Side Quest Anyone?
So, in the last InVision Studio tutorial we took our first foray into high-fidelity prototyping, however, it was a long tutorial and there were a few things we didn’t touch on — in this tutorial we’ll look into booleans, vectors, masking, and exporting.
We’ll start with booleans.
Boolean operations are used to combine two or more shapes into one (although the shapes can still be manipulated individually). In the example mockup we’ve been using throughout this InVision Studio Series, there’s one element that’d make an ideal candidate for a boolean operation — the “x” icon — up until now we’ve been using the multiplication symbol unicode character accessed via the MacOS Character Viewer.
Objective: create an “x” icon using two rectangles.
Adding a Page
Tip: design icons on a new page to stop them from showing up in the shared prototype.
- Add Page: ⌘⇧N (or click the + icon in the layer list)
Creating An Artboard
Create an artboard (A) with 96x96 dimensions (easily divisible by 2, 3, and 4).
Switch on the Grid, with lines at every 2px (Size: 2).
Next, create two rectangles (R):
- Rotate: -45°/45°
- Width: 20px
- Height: 112.9px
- X/Y: 1px (the 1px space accounts for overflow)
Now let’s run through the boolean operations.
Union combines 2+ shapes into one.
Subtract uses one shape as a mask.
Intersect leaves only the region where the 2+ shapes overlap.
Exclude leaves only the region where the 2+ shapes don’t overlap.
In this scenario it’s the Union operation that we need.
Put the “x” icon aside for now.
Shapes are vectors, meaning we can scale them up and down without losing visual quality, and if we export them as SVG, they can remain scalable when used on a live website. The defining factor of vectors is that they’re made up of multiple paths, and all paths are connected via points. Manipulating these changes the shape of the vector.
Let’s mess around using a rectangle (R).
Press return or click the Edit Path icon to begin (hit esc to exit edit mode, if needed).
We can split a path by clicking on it — this adds an extra point to the vector, making the shape more complex. Manipulating these points changes the adjacent paths.
Paths can be removed by clicking the Cut Path icon.
Paths can be created with the Pen tool (P).
Cutting achieves the opposite of the pen (the pen creates paths, Cut Path removes them). Cutting a path leaves the path as what’s called an “open path” — the vector won’t change shape if we cut a straight path, but it will allow us to fill the void with the pen tool. To instead undo a path split, delete the point by hitting ⌫ or holding ⌥ while clicking on it. This, for example, would turn a 5-sided shape back into a 4-sided shape.
Manipulating Paths and Points
Simply drag a point to move it, redefining the shape’s basic structure.
Points have four types (Straight, Mirrored, Asymmetric, and Disconnected). Mirrored, Asymmetric, and Disconnected all come with two draggable handles to help us create curves, however, to really understand how they work it’s best to experiment with them.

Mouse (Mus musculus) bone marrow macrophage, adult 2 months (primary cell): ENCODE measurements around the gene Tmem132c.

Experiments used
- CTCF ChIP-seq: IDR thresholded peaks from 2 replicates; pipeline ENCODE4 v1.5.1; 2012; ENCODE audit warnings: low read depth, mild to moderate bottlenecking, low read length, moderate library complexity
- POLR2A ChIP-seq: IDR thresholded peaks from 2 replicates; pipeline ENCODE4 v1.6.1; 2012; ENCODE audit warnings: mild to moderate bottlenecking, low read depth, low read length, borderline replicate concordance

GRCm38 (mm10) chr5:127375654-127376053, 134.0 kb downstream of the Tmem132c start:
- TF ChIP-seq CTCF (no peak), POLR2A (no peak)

Straight types also have a Corner setting.
Tip: for best results re: icon design, change Rounding to “Full Pixels”.
All-in-all, if you’ve used any other vector-based screen design tool before, then drawing vectors with InVision Studio is a breeze. Drawing vectors is an acquired skill though, and regardless of the chosen tool, it does require time and effort to master.
Later on in the series we’ll complete a more practical exercise 👌.
Back in the low-fidelity tutorial we learnt how to fill a shape with a background image — this is the quickest way of inserting an image into a mockup, although, it doesn’t really allow us to control how the image aligns. However, the masking approach does.
- Masking allows images to be styled and aligned while masked
- With image fills, we can only align using Fill, Fit, Tile, and Stretch
Let’s try it.
Paste an image over a selected shape (⌘⇧V) and hit ⌘⌃M (or click the Toggle Mask icon) with both the shape and image selected. You’ll notice that while we can still move, align, and style the image, the image is cut off outside the boundaries of the shape.
Also, the shape and image will be grouped together.
When it’s time to hand over mockups to developers, we might need to set export settings for each image asset. After selecting an asset (such as an icon), click on the Export tab at the bottom of the inspector to reveal the export settings for that asset.
- Size: the asset resolution (e.g. 2x or 3x)
- Prefix/Suffix: the naming convention (e.g. 2xLogo.png or logo2x.png)
- Format: the asset’s file format (available formats include: PNG, JPG, SVG)
Click the + icon to create additional export rules.
Exporting the assets is easy — hit ⌘⇧E or click the Export [layer name] button.
Or there’s design handoff. Exporting assets one-by-one is time-consuming, and also doesn’t tell the developer much about the other elements and styles in the design.
How large is that font exactly?
What’s the hex code of that blue?
How much space is between those icons?
InVision Inspect will tell developers everything they need to know.
As we learnt earlier on in the series, Inspect is a browser-based design handoff tool accessible via share links (hit I) after clicking the Publish to InVision icon in Studio.
Below: a screenshot from earlier in the series.
Directly in the browser, Inspect will reveal not only the styles used by each object, but the copy used on text layers, the color swatches used in the document, and of course, it’ll allow developers to extract the assets. Styles can even be extracted as code, formats of which include SCSS, SASS, LESS, CSS, Android, Swift, Obj-C, and Stylus.
Note: design handoff with Inspect doesn’t require designers to set export settings!
Got feedback? We’d love to hear it! Send us a tweet @ uxtricksdesign.